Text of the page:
Another very important predictor of PTSD is peri-traumatic dissociation in which the individual loses sense of self,/has a problem with images, and also lacks a sense of realization. That is, the person starts living an imaginative life that makes him/her relive past traumatizing events. PTSD can also be predicted by using the acute stress disorder in which a person lives a fearful life after a threatening event (Bryant and Harvey, 2003). A study conducted by Bryant and Harvey, 2003 showed that PTSD had more prevalence in women than in men. A sample of people was studied at different times after the occurrence of a traumatizing event and the results showed that more women had developed PTSD than their male counterparts. This is despite the fact that the stressful conditions to which the people were exposed may have been variable.
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Assessment of PTSD
The assessment of PTSD is crucial in determining patients who are at high risk of developing the condition so as to manage the condition earlier. PTSD can be assessed in different ways. Veazey et al. (2004) used a sample of 74 MVC survivors who were admitted to an emergency department. Victims with elevated heart rates were less likely to meet the criteria for PTSD 13 months after the accident and had fewer symptoms of PTSD. However, vital data such as elevated heart rate and blood pressure can still be used to assess PTSD. This is possible because in most cases, people involved in accidents may show signs of PTSD depending on the time that has elapsed after the occurrence of the accident.
Besides vital data, PTSD can also be assessed using physiological responsiveness. Veazey et al. (2004) examined differences in physiological responsiveness between MVA victims who had developed PTSD and those who had not. The researchers concluded that physiological responsiveness to situations that are reminiscent of the traumatic event is a useful tool for assessing patients who are at high risk of developing PTSD. Physiological responsiveness is measured by introducing stimuli that make the person remember what happened in the accident. The reaction of the person can then be assessed to see if he/she has developed PTSD.
Other processes have also been used in the prediction and determination of PTSD in people who have had traumatizing experiences. For instance, Meiser-Stedman et al. (2008) did a study in which they sought to determine whether cognitive processes can be used to predict PTSD in a sample of 59 child and adolescent victims of VMAs. Victims who were found to be slow in perception and learning were predicted to be highly likely to develop PTSD. During the study, it was found that PSTD showed itself in victims who were unable to sufficiently appraise situations leading to possibly traumatizing events. This implies that they are prone to be subjected to further traumatizing situations which increase their possibility of suffering from PTSD.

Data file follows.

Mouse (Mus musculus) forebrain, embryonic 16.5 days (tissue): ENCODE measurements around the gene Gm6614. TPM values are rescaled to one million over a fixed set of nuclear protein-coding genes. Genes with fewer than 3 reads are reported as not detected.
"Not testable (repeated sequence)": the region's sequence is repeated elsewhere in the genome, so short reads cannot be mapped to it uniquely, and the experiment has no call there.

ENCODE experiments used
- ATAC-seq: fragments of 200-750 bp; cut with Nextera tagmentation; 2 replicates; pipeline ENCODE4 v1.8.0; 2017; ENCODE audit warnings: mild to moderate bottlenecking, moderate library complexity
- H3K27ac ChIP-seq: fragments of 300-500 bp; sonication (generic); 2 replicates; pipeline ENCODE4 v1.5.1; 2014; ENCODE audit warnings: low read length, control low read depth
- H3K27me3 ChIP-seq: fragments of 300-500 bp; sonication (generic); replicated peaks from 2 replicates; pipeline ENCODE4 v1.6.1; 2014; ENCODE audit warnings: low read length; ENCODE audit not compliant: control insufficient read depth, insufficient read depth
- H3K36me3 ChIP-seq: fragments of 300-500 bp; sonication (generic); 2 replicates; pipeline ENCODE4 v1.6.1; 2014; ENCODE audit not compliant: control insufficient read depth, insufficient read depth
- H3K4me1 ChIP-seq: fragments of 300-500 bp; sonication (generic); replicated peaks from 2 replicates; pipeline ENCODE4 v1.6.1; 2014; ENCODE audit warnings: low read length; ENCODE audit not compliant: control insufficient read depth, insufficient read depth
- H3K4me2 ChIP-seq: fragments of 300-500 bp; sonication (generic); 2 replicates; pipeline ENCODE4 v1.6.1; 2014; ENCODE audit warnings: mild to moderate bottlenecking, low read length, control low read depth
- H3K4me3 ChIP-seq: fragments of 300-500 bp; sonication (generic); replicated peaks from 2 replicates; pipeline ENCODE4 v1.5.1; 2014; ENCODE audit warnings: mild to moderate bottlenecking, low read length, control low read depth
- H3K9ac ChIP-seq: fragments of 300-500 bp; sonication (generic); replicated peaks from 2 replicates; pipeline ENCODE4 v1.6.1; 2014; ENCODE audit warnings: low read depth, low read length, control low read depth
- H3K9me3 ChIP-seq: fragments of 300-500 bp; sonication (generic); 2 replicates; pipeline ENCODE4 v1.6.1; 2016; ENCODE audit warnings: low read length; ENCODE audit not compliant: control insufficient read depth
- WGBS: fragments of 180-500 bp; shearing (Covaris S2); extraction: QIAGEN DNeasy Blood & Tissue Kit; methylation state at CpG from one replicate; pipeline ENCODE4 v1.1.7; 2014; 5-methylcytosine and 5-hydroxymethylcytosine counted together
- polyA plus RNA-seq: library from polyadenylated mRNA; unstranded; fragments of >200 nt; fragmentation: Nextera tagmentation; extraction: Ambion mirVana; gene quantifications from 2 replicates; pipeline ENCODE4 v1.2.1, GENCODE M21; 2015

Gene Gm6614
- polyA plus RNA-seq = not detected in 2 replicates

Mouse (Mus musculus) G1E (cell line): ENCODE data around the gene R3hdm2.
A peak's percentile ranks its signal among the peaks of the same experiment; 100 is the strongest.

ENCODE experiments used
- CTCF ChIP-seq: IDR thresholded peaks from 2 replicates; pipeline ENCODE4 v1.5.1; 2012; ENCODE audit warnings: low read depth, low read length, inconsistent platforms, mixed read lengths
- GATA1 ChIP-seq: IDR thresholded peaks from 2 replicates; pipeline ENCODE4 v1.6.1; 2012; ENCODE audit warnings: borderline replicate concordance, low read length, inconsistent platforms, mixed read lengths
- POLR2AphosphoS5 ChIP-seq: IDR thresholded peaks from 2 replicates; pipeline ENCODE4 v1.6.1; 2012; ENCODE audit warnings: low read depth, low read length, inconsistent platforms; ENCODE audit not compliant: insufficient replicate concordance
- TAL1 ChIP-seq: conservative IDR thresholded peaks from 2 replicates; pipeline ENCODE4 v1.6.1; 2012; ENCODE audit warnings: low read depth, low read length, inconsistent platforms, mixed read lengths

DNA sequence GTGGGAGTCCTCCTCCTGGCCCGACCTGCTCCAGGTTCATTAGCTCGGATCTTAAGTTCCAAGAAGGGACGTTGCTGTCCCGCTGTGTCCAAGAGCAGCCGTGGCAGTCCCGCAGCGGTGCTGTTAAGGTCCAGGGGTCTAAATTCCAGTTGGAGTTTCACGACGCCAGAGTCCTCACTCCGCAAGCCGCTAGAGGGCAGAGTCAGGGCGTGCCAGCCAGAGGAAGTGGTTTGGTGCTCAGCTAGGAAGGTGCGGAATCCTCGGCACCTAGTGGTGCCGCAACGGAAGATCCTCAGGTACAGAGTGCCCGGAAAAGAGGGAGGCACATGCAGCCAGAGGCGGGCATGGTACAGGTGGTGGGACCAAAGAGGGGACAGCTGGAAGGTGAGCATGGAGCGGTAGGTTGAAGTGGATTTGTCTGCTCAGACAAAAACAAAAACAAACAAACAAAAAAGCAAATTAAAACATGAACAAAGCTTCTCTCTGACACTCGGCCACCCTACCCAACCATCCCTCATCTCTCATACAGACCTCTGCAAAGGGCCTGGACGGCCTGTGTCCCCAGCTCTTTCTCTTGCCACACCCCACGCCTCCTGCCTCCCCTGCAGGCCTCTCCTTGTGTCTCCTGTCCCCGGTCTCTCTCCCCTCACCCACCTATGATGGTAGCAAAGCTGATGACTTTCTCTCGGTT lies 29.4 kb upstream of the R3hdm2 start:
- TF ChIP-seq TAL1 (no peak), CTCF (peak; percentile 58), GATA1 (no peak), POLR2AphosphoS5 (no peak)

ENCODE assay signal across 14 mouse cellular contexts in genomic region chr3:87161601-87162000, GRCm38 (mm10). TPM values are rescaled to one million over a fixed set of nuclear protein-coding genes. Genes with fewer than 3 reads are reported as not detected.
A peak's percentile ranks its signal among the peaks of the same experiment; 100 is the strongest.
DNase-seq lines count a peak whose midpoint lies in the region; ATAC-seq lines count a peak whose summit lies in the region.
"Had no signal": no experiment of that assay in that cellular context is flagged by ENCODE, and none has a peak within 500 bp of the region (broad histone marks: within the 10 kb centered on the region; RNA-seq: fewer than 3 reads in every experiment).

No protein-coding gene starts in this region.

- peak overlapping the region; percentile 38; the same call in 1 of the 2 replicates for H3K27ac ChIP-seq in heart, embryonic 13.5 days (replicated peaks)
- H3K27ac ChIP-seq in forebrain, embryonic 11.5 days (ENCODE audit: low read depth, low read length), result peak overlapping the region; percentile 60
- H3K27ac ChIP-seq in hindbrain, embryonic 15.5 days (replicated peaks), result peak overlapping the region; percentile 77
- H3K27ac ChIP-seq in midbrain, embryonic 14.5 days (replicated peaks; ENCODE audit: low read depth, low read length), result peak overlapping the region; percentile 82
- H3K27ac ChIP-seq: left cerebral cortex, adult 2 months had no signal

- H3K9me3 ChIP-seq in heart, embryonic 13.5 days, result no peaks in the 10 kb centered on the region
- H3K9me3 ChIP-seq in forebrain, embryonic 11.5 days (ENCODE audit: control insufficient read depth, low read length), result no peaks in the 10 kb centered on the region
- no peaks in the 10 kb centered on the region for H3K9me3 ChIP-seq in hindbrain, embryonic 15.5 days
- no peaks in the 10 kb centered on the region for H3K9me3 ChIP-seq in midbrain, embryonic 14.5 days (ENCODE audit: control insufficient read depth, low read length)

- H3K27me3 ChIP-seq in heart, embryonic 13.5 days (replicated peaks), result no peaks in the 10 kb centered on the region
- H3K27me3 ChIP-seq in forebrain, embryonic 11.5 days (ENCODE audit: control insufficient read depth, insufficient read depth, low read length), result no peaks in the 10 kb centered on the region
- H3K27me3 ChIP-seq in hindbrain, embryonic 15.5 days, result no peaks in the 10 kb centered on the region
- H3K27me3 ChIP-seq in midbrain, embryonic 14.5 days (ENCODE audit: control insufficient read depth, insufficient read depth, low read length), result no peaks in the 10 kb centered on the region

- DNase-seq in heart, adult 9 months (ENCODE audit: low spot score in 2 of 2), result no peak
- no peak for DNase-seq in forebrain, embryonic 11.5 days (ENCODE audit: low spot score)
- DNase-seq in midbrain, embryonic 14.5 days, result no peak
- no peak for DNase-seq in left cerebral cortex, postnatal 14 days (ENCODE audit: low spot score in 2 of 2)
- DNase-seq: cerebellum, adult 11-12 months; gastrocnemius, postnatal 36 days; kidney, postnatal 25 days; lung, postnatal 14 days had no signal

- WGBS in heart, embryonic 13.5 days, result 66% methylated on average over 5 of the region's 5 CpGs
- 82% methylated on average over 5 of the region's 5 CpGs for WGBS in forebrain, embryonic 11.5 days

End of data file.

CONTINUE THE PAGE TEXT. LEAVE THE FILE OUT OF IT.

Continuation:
Factors Associated with PTSD
PTSD is associated with several symptoms. Victims with PTSD portray a greater incidence of depression and anxiety problems in comparison to non-PTSD victims (Kupchik et al., 2007; Mayou et al., 2001). They also exhibit alexithymia, which is an adaptive way of dealing with stress in which the patient is unable to express his/her feelings/emotions verbally (Alvarez & Shipko 1991). Unlike other studies which viewed gender as a risk factor for PTSD, Jeavons (2007) showed that gender has no association with PTSD. However, it is common knowledge that a traumatizing event occurring to both a woman and a man is more likely to traumatize the woman more under normal circumstances. Other studies assert that PTSD is not associated with past traumatic experiences (Koren, Amon, and Klein1999) or premorbid psychiatric conditions (Ursano et al.1999). These studies contradict other studies which found that PTSD is significantly associated with a past history of psychiatric morbidity (Kuch, Cox and Evans 1996; Irish et al.2008), anxiety disorders, psychiatric treatment and past experience of motor vehicle accidents (Koren et al.1999; Harvey and Bryant 1999).
Some scholars such as Jeavons (2000) argue that it is the unique experience of the individual with the event and his/her coping mechanism that determine whether the person will suffer from PTSD. This is as opposed to the belief that the features of the event dictate whether the victim will suffer PTSD or not.